The Guests. Talk show guests are so boring and horrible. Even the best ones have to do so many rounds that by the time whatever project they’re plugging comes out, they have another one on the way. Like can Mark Wahlburg just stop making public appearances for a bit? I know he’s in every third movie, but a less charismatic, more stupid man you’d never hope to hear from. The best work David Letterman ever did was when he would decide to make a star of a random person. When I lived in Regina, Saskatchewan as a kid, there was a man who pumped gas named Dick Assman. I guess there’d been a robbery at his gas station or something, and he was interviewed for a piece in the paper, so a picture of him ran along the article with his name, Dick Assman, below the picture. So Dave had this segment where he pointed out funny/stupid things in newspapers, and somehow he got ahold of Dick Assman. He began joking about Dick Assman’s ridiculous name and speculating about his life almost every night. Signs went up all around Regina, “Home of Dick Assman!” and, at the gas station where he worked, “DICK ASSMAN WORKS HERE!” It all came to a head when Dave invited Dick Assman on the show. Dick Assman came out bearing flowers for Dave and stammered through a sweet interview. It was a puerile premise, but I’d watch a hundred Dick Assman interviews than one more Mark Wahlburg, y’know?
The monologue. Monologues are hard, and an overly indulgent audience doesn’t help matters. A joke that doesn’t really land, followed by a blast of music and wild applause isn’t funny to watch anymore. We’ve all seen it. I think between a monologue and an audience, you have to lose one to make the other work. Tom Snyder was an old man who used to host The Late Late Show after Dave, and he did an audience-less monologue, straight to camera, followed by a long form interview. Julie Klausner hosts How Was Your Week, which is my very favourite podcast, and she begins every episode with a lengthy, topical, hilarious monologue that doesn’t have an audience, doesn’t need an audience to work, and succeeds brilliantly precisely because there isn’t one. She, too, has a long interview afterwards with a really interesting person who is not necessarily super-famous. She talks to authors, or comics just on the verge of breaking through, or obscure musicians one wants desperately to Google and download immediately afterwards.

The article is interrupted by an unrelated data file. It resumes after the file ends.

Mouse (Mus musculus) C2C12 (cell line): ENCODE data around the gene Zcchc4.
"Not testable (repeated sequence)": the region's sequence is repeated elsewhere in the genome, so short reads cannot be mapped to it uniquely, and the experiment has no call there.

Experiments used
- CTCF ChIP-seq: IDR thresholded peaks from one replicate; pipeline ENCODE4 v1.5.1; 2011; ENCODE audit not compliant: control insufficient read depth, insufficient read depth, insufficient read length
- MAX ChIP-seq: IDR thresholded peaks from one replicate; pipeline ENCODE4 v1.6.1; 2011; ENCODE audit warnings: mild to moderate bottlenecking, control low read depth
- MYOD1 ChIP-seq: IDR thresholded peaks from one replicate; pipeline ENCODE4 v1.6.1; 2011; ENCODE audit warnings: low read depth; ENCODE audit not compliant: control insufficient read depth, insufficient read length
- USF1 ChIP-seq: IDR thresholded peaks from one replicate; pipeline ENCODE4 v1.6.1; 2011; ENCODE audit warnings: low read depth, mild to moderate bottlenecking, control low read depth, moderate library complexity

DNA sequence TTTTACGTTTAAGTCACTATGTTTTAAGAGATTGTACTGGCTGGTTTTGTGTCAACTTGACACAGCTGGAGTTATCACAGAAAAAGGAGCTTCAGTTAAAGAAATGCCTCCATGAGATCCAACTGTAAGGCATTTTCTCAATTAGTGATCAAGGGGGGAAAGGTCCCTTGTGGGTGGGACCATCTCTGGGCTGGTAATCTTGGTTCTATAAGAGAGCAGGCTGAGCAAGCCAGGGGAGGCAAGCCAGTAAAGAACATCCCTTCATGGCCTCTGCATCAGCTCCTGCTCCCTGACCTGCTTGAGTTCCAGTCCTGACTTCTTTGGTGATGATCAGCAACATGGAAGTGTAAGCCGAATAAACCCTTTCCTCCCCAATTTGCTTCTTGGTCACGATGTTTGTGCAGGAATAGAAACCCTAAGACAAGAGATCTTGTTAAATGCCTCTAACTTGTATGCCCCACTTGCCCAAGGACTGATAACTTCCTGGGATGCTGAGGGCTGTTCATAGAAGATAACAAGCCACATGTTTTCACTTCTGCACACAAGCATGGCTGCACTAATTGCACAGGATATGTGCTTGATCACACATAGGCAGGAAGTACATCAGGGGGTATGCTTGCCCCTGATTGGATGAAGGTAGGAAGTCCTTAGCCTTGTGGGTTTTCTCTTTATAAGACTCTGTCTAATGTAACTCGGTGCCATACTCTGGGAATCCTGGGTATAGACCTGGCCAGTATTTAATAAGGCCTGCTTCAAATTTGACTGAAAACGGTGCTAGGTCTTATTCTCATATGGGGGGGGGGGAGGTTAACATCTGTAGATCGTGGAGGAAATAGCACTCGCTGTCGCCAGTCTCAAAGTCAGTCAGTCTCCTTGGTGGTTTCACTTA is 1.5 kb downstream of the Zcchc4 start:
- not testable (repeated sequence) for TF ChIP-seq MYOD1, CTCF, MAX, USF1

The music. This idea is so simple, I can’t believe no one has thought of it. I understand the appeal of having a house band, but stages always look so crowded when the musical guest for the evening plays their song and the band stands there and watches them. Why not have the musical guest that is traditionally part of the last segment, be the band for the entire show? And when there is no musical guest, have whatever comedian is doing a set that night be a Paul Schaffer-y sidekick throughout? Wouldn’t it be more exciting to have Kanye West select and perform the songs that open the show, bring out the guests, etc? Or have Jimmy Fallon bantering back and forth with Patton Oswalt for a night?
I love Stephen Colbert, but I feel like this deal takes away everything about him that is great. He’s leaving behind his blowhard character, and will surely be encouraged to be less political now that he has a broader audience. Let’s strip him of his finest attributes and see how he does. Nobody owned The Late Show because Dave started it, so why must his successor continue in that forced mold? We don’t have to reinvent the wheel here, but give me a better reason to stay up late.